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See also: last week's Distributions page.



The latest Hackpak contains the Linux 2.2.5 kernel. Check out the announcement for location and details.


Problems with Debian 2.1 installations from CDs were reported by Ian Smith. From the conversational thread that follows, it appears that apt's support for multiple CDs is just not there. Several workarounds were mentioned, from running apt multiple times to using dpkg-multicd. Still, it is apparent that Debian's support for installation from a large number of CDs still needs work. Since Debian continues to grow in size, they are likely to get the practice they need to smoothe out the problems.

Andrei D. Caraman has an issue with the Debian Apache configuration. In his posting to Bugtraq, he points out that the default Apache setup makes the /usr/doc directory available via http, which can allow anyone on the Internet to see the exact packages installed on your machine. This type of information is very useful to a hacker looking for a vulnerability to exploit. Andrei has notified Johnie Ingram, the Debian package maintainer for Apache, who replied that the problem was already logged to the Debian Bug Tracking System, along with a suggested workaround. A repaired package is reported to have been uploaded.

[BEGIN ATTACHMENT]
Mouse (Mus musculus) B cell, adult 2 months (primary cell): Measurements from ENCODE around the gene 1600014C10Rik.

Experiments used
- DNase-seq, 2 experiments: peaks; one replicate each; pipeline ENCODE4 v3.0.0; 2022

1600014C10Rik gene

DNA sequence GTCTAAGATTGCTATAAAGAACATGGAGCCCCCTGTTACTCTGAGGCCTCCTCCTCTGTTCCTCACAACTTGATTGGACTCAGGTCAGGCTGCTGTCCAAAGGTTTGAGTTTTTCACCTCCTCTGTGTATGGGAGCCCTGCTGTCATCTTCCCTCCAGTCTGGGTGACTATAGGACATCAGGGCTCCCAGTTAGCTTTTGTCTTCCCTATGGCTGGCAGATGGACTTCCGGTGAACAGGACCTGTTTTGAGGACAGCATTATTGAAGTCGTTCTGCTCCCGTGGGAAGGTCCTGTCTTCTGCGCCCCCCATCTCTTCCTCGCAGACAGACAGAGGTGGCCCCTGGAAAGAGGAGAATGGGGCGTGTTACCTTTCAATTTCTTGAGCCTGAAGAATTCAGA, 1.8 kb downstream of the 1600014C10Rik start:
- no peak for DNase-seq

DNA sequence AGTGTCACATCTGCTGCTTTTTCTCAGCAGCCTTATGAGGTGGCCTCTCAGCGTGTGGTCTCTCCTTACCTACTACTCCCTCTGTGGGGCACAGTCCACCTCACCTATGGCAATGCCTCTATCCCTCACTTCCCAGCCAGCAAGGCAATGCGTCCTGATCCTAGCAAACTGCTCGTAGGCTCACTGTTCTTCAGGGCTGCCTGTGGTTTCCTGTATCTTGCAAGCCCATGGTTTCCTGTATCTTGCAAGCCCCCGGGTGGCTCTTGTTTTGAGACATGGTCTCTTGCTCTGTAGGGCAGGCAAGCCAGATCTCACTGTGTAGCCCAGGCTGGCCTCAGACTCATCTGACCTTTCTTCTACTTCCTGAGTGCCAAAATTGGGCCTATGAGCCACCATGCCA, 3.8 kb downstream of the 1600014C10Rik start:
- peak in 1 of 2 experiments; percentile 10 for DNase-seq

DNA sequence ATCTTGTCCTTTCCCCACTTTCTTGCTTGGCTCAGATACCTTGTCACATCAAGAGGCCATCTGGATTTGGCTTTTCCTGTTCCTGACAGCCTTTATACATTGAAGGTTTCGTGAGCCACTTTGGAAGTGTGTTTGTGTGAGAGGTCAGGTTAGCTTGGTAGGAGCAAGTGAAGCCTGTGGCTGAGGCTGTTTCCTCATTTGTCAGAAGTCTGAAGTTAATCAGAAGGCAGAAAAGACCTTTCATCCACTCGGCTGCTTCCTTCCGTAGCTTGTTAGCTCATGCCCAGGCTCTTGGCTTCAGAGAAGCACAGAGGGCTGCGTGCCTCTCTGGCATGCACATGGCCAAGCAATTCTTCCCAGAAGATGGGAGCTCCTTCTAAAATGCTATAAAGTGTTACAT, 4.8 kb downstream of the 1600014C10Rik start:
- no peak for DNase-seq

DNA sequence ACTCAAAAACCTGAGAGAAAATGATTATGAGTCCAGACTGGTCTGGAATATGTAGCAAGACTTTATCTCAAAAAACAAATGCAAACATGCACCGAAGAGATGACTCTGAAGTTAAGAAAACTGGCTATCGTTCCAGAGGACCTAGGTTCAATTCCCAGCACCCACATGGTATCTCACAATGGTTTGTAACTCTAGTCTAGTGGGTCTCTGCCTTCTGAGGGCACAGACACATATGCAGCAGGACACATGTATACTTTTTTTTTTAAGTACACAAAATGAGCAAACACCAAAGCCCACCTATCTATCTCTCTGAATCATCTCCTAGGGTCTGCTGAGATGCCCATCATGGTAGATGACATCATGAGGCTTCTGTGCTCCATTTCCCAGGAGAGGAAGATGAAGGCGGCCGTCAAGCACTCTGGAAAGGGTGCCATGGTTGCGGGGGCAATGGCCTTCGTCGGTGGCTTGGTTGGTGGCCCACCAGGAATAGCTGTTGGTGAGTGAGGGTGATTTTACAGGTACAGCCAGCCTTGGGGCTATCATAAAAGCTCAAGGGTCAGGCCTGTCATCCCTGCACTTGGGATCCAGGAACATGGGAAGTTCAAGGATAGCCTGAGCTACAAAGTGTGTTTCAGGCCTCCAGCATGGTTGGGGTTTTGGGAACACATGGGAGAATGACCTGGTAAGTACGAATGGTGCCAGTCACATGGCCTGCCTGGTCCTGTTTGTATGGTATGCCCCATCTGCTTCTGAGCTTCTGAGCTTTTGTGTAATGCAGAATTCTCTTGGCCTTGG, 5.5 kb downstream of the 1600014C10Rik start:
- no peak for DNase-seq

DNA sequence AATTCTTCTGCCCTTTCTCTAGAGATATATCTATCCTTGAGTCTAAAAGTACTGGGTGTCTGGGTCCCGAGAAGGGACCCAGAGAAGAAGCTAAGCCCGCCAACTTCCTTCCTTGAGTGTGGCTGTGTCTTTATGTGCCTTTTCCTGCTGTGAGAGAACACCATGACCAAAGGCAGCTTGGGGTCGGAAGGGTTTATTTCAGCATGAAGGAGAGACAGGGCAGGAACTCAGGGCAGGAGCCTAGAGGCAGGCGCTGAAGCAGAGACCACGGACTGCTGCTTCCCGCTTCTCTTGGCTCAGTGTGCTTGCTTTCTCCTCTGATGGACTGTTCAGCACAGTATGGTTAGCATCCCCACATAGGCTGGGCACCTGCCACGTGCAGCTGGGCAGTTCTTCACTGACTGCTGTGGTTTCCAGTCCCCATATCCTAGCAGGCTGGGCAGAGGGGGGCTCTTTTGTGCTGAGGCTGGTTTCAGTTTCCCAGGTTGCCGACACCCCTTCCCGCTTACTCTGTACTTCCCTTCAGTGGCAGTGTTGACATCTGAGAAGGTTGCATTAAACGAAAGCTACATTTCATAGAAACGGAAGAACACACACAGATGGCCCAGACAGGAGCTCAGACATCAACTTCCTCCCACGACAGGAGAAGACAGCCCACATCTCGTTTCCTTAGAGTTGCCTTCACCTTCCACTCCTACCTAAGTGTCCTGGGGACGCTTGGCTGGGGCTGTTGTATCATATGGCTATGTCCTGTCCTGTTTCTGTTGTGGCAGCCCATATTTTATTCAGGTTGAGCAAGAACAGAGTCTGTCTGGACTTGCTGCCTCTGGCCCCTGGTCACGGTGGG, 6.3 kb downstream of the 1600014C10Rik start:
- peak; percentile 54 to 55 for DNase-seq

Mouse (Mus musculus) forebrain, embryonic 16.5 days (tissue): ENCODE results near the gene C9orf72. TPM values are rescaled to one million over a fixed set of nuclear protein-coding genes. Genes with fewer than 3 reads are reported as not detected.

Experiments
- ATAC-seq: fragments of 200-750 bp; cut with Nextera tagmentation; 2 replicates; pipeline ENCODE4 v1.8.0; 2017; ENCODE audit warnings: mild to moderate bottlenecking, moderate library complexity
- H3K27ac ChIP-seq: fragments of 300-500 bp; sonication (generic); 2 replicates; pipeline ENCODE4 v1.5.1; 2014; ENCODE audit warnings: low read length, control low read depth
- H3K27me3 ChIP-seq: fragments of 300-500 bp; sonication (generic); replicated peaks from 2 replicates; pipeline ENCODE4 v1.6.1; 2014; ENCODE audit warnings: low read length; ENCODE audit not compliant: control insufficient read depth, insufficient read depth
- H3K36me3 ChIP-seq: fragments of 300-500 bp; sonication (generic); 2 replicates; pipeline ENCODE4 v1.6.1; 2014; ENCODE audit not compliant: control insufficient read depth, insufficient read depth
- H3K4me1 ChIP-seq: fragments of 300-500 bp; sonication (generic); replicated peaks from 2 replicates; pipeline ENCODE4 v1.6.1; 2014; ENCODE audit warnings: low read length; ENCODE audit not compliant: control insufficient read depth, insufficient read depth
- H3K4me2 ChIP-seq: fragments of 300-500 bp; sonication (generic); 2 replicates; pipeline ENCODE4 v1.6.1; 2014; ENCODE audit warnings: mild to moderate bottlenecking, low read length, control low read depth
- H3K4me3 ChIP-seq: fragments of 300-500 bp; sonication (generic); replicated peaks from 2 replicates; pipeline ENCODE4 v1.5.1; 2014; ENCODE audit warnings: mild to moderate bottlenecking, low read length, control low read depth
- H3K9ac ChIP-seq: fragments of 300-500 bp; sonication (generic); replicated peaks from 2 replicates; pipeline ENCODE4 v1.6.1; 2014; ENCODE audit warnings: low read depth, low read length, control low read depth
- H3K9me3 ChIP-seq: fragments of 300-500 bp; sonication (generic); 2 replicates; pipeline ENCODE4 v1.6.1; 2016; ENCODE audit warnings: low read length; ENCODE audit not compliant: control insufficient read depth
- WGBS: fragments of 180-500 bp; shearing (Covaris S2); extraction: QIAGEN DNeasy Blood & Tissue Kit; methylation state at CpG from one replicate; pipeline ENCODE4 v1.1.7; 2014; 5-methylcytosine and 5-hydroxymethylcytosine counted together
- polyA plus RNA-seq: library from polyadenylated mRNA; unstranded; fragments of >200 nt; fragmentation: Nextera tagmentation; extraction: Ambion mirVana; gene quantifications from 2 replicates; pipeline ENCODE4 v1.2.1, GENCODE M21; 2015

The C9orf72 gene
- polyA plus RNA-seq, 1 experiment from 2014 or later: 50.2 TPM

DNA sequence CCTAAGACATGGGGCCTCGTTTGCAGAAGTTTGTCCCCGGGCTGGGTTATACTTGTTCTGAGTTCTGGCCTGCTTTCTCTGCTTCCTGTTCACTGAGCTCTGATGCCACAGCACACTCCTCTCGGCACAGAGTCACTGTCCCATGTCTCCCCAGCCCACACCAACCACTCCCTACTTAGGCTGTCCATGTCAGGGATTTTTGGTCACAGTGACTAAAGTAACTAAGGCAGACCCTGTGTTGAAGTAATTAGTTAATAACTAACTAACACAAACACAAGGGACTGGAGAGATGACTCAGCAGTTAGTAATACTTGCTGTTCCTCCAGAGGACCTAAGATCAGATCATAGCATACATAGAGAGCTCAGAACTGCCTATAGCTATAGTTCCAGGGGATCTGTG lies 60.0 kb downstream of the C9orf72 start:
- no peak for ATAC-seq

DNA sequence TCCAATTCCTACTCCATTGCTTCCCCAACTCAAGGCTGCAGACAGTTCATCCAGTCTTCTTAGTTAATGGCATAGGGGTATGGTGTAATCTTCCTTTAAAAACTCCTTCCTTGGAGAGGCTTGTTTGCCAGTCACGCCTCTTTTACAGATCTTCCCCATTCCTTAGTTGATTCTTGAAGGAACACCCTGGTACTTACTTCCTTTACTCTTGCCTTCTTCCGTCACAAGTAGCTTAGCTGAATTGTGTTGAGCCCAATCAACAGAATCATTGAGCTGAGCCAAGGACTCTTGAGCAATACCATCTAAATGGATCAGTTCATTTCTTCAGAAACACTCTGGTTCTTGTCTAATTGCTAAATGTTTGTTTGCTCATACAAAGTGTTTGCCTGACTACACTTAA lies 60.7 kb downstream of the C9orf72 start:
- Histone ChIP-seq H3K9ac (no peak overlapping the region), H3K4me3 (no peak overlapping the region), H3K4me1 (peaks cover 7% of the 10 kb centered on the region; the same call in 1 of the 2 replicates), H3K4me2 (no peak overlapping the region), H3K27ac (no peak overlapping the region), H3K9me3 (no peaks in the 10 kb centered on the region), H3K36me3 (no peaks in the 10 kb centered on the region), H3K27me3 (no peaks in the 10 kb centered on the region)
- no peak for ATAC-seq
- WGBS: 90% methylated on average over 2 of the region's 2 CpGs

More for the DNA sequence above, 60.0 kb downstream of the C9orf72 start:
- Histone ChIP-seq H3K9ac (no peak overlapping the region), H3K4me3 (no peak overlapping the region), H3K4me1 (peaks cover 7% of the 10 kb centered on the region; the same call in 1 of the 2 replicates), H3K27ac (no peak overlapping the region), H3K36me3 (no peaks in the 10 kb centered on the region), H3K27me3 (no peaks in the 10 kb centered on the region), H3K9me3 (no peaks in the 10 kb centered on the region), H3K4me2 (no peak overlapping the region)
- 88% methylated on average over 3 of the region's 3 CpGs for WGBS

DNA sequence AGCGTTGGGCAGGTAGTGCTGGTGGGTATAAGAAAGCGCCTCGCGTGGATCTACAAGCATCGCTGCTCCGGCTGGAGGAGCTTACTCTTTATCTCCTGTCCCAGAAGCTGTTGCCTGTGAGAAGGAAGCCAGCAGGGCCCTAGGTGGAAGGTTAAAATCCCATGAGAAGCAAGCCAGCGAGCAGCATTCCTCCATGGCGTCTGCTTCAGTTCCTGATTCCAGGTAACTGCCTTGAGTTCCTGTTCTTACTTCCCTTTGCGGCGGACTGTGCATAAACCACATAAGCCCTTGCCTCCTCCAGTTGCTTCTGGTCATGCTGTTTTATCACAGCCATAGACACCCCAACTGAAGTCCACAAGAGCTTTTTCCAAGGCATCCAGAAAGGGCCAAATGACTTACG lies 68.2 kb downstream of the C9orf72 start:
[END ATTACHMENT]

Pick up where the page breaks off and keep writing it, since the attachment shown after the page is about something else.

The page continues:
Stephen Gregory noted that the Boa package, a light-weight web server, has the same problem.

Updated packages for XFree86 will be made available shortly, even though apparently Debian is also not susceptible to recently reported race conditions reported in this package.


Those of you with access to the alt.* newsgroup hierarchy may want to take a look at alt.os.linux.mandrake. We haven't been able to check it out personally, but Tom Berger dropped us a note to mention its creation.

A call for developers for the next version of Mandrake has been put out. If you are interested, you'll want to subscribe to the devel@linux-mandrake.com mailing list.

Red Hat

XFree86 RPMS with TrueType support, mentioned for Caldera last week, are also available for Red Hat, as noted in this message from Jon Sundquist.


The TOSHIBA Satellite Pro 490CDT is the topic of this website, which contains information on how the author got his Toshiba up and running with slackware 3.5, Linux kernel 2.2.5 and the XFree86 SVGA server. Declan Malone dropped us a note to tell us about the site and mention that he found it quite helpful for non-Slackware installs as well; he's using Debian 2.1.


Section Editor: Liz Coolbaugh

April 8, 1999

Please note that not every distribution will show up every week. Only distributions with recent news to report will be listed.


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